...Multiple Critical Perspectives ™ Teaching J.D. Salinger's The Catcher in the Rye from Multiple Critical Perspectives by Stephanie Polukis ™ Multiple Critical Perspectives The Catcher in the Rye General Introduction to the Work Introduction to The Catcher in the Rye S ince The CaTCher in The rye was published in 1951, the book has received mixed reviews. While sev- eral critics commend Salinger’s thorough development of the narrator, the realistic use of vernacular in the narration, and the accurate portrayal of post-World War II teenage life, others feel that the novel is perverse and immoral. In fact, The Catcher in the Rye was on the public school’s banned book list for its use of profane language, depiction of underage drinking, and sexual allusions. However, regardless of the challenges to the novel, the book was a New York Times Bestseller for thirty weeks, and remains popular in the twenty-first century. While the novel in its present form is roughly 214 pages long, the story evolved from short stories published by J.D. Salinger in the 1940s. “I’m Crazy,” published by Collier’s magazine in 1945, developed into the conversation with Mr. Spencer in Chapter 2 and Holden’s visit to Phoebe in Chapters 22 and 23. While the story features Holden, the Spencers, and Phoebe, it also includes Jeanette—the housekeeper— and Viola—Holden’s youngest sister, who have both been omitted from the novel. Salinger’s “Slight Rebellion Off......

Words: 2007 - Pages: 9

Catcher in the Rye Essay

...Holden Caulfield is the protagonist in the novel the Catcher in the Rye. The 16 year old boy writes of his journey through a personal period in his life. He is alone and desperate for relationships. He feels as if everyone despises him and he fears the idea of growing up and becoming a “phony.” He is also afraid of death, mainly because of his experience with the death of his little brother Allie. Through his journey he goes from a lonely secluded boy who has nothing figured out to a young adult who has learned to accept others and has a small chance of hope in life. Holden thinks of himself as a sophisticated person who sees and understands all around him, but his not. Really he is just a kid at heart and wishes to stay a kid forever. He has a theory that children are pure and the epitome of innocence and once they grow up and become adults they become impure and corrupt, and for that reason Holden wishes to stay a kid forever. This causes Holden to be slightly distant from others and not very friendly. This isolation hurts him and tries to find way to communicate with others but can’t. With all of the personal problems his dealing with his school life suffers. He had dropped out of prep school and had no apparent plans for the future. Some of his old teachers like Mr. Spencer and Mr. Antolini try to help Holden and give him advice. Mr. Antolini criticizes Holden and Holden is forced to see the problem. Holden is afraid of the adult world and doesn’t want to be a part......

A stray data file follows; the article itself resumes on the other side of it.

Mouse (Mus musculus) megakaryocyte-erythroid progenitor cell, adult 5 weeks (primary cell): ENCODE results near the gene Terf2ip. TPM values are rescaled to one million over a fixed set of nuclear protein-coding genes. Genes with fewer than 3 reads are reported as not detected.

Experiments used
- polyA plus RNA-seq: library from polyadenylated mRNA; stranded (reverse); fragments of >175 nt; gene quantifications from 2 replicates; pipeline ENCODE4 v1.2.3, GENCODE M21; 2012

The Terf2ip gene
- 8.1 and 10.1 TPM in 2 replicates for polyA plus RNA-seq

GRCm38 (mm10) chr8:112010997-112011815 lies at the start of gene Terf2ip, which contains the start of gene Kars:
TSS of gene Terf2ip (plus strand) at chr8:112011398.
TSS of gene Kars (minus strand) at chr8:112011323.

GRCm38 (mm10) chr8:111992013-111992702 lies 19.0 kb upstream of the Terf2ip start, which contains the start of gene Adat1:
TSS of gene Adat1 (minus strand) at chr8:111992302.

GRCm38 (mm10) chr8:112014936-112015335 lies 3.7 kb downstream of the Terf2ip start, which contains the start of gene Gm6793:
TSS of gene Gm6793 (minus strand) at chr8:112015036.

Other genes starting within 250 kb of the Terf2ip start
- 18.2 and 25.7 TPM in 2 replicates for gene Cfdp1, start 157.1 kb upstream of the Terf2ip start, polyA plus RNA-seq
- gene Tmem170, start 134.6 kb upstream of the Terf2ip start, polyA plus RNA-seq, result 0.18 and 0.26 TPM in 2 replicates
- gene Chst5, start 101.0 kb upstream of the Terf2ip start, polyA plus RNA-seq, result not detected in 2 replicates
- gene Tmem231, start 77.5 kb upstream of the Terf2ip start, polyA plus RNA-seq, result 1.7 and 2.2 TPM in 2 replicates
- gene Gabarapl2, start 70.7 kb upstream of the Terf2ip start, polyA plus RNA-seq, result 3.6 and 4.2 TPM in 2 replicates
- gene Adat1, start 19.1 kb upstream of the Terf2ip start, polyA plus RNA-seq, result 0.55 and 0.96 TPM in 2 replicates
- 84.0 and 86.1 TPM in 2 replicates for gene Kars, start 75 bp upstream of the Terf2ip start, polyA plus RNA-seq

Words: 489 - Pages: 2

A Catcher in the Rye

...A Catcher in the Rye: Essay!!! Feelings are difficult, everyone who has ever experienced; love, pain, rejection, happiness etc. honestly doesn’t know what is causing that feeling or why they feel that way. We react to events with things called emotions, which are types of feelings; they are pretty different from things that happen to you physically. They can make you feel empowered, beat up, stupid, important and many other things. Physical feelings basically go just as fast as they came. Whereas, mental feelings linger and have much more of an effect on how you look at yourself as a person. They can weigh on your mind for hours, days, sometimes even years. This is why being able to talk to people is important. You need to be able to express yourself with confidence. Mainly because if you don’t know how to talk to someone you won’t be able to speak about how you feel and will eventually drive yourself mad. But the important thing is that we speak to the ones who build us up and not knock us down. We never really find out who or what type of people they are until they reject us in our time of need, and then we recognize their true colors. In this novel “The Catcher in the Rye,” Holden has this MAJOR mixture of emotions that he simply cannot handle alone. First off pick the time and correct place to be venting to someone about your feelings so that they aren’t overly shocked by what you are telling them. What Holden could have done, considering he has been getting “the......